Wednesday, 8 July 2009
A Worm in the Apple
Garlic scapes again! These ones are growing in my garden, with shallots behind them that are about to bloom. This is some of the good news from our garden. Unfortunately, we have discovered that our soil is very poor. It's acidic; somewhere between pH 5.25 and 5.5, and very low in all the nutrients. Rude people might call it sand.
The solution - or at least the only way to ameliorate it - is to amend the soil with lots and lots of compost and manure. Mr Ferdzy has built a little compost complex using found materials.
Another crop which is producing right now are the snow-peas, although they are not growing very high.
The other thing Mr Ferdzy has been scrounging are plastic bottles to try to water some plants at the roots. For a while we were taking walks at dusk on recycling night and returning with our arms full.
We are growing two sets of tomatoes. The further set are ones we bought, and are likely to produce some fruit if it ever warms up. The closer ones are ones we grew from seed, and they are struggling, between the poor soil and the fact that we started them off with water from our well, which turned out to be full of salt, which they hated. (Our peppers hated it so much they didn't even bother to come up.)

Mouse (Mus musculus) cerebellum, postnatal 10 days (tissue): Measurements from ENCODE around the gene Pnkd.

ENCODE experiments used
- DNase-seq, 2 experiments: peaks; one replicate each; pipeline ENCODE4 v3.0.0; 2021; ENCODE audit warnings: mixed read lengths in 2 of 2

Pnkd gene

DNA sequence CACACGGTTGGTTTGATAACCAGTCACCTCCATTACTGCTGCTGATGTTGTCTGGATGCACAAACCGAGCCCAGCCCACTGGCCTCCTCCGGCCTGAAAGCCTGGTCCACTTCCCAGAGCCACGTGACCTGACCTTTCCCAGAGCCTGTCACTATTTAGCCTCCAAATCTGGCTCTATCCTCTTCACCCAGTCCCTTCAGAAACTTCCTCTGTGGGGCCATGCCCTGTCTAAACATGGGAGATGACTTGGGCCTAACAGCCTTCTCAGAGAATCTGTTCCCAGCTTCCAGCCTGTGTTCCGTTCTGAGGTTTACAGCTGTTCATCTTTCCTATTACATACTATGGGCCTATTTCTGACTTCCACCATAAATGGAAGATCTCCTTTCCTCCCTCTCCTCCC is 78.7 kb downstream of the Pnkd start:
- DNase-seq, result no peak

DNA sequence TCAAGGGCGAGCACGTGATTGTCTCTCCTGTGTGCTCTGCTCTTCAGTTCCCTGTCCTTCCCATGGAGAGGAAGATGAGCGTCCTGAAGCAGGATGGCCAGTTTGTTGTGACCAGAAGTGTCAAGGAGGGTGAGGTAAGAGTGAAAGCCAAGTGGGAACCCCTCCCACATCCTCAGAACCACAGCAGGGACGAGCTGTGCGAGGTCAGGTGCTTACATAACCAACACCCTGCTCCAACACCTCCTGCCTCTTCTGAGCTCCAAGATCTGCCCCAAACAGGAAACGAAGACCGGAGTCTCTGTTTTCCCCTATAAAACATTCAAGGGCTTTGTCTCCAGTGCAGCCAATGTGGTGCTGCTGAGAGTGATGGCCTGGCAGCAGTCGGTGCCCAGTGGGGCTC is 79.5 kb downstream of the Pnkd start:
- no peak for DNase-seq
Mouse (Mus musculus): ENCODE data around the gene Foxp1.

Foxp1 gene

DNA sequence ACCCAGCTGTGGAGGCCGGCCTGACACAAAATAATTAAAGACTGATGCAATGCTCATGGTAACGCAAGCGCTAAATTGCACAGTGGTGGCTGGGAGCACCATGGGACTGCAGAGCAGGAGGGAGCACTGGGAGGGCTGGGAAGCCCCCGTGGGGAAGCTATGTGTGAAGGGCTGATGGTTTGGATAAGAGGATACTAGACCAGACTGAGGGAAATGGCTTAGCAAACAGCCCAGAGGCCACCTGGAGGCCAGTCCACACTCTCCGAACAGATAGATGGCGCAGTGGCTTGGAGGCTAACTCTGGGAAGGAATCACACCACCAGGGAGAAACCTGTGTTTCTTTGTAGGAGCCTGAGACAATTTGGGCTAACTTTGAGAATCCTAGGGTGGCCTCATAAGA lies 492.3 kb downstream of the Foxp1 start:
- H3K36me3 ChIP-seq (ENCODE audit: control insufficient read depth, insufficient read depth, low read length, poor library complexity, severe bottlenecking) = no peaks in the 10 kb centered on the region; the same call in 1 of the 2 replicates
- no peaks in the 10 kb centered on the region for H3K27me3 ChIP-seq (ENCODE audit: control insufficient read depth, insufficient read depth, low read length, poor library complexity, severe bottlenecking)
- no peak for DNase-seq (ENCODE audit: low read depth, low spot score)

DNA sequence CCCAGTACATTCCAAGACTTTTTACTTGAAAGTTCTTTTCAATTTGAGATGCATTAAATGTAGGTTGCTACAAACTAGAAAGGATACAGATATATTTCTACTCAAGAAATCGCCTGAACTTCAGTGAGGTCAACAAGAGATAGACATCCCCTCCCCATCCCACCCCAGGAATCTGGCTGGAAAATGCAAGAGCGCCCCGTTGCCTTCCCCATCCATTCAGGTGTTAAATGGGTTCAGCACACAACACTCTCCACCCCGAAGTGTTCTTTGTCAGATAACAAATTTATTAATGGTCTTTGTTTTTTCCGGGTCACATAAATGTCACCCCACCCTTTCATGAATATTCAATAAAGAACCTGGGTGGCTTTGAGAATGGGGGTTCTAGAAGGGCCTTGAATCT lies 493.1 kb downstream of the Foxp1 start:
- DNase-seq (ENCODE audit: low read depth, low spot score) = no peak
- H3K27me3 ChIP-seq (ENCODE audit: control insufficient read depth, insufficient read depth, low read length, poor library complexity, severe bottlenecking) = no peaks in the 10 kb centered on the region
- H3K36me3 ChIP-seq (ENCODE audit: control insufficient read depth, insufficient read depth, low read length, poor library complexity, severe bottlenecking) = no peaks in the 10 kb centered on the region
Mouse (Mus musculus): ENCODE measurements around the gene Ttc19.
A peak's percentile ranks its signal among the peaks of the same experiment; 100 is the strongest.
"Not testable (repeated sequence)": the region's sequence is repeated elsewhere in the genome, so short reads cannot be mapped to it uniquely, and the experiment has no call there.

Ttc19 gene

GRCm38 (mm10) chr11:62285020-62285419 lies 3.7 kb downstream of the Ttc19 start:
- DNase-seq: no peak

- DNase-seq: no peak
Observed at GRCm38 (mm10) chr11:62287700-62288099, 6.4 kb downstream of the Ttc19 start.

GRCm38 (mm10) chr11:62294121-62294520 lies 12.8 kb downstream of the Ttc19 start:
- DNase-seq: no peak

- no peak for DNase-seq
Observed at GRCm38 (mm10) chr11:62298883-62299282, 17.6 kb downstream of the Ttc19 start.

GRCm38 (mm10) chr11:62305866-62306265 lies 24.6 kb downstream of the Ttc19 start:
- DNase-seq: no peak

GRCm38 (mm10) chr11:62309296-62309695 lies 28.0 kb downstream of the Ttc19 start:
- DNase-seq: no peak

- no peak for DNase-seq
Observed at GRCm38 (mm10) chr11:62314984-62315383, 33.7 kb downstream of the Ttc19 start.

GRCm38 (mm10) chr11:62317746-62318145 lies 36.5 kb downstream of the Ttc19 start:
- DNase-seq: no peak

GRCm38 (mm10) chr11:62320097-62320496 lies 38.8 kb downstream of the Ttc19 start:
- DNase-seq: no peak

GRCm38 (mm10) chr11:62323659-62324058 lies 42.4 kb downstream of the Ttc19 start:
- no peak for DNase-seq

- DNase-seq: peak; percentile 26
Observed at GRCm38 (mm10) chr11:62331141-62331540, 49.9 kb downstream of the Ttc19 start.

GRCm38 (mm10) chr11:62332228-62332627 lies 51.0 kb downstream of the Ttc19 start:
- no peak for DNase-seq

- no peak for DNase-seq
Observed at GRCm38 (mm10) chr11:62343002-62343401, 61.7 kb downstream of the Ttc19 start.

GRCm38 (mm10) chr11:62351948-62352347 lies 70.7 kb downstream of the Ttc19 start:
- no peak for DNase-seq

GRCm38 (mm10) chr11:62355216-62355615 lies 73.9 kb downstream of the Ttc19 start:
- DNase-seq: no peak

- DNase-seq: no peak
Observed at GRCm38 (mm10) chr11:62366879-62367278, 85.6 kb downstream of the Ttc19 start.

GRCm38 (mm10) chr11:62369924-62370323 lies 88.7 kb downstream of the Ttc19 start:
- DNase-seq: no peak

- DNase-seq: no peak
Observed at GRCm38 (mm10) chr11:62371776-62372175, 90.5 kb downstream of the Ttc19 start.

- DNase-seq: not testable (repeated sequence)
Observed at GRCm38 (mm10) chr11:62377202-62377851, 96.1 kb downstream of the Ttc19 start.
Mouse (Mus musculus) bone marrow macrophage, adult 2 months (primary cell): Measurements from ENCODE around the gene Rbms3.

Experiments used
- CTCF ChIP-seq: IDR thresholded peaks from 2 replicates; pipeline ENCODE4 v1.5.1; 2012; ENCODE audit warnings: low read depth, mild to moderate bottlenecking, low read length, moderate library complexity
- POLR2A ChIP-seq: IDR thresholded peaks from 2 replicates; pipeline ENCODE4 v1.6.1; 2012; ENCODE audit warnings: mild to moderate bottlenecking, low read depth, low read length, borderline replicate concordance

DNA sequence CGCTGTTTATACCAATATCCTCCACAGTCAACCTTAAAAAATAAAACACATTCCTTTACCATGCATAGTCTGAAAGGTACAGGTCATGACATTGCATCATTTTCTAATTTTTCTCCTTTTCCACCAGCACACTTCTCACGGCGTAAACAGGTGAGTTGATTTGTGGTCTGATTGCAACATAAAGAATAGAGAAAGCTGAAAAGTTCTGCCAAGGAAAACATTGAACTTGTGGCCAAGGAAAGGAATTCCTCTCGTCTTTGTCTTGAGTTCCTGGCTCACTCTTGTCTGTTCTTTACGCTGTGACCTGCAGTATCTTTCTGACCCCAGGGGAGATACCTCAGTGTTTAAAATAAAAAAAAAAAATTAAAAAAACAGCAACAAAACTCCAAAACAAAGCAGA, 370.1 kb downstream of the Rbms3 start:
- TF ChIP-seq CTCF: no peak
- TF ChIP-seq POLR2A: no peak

These are our root-vegetable beds. They are doing the worst of any of our beds, with not even the weeds doing well. We've given them up for this year - no carrots for us.
The potatoes, on the other hand, are doing really well. Not only are the plants very high and bushy, they presently have beautiful flowers. These blue ones are the nicest, I think, although some are pink or white.
And to close, here's a picture of Mr Ferdzy weeding the asparagus. It's in bondage because without all the 5' high weeds to hold it up it is inclined to flop. Because we can't remove the roots and clear the bed, it's the one that has more weeds than any other bed. We also need to patrol daily, as asparagus beetles have started to show up.
After some thought, we have decided on the Worst Weed in our garden. We considered giving that honour to various plants: bladder campion, which has 4' deep roots; twitchgrass, wild lettuce, purple vetch which all spread by underground runners; and the one to which I have given the prize; horsetails. They spread by underground runners as well, and if you miss a small bit, it reproduces at a phenomenal rate. The roots are tough and wirey, yet somewhat slimey, and after you pull out as much as you can they are back in less than a week; maybe a day or two if the weather is amenable.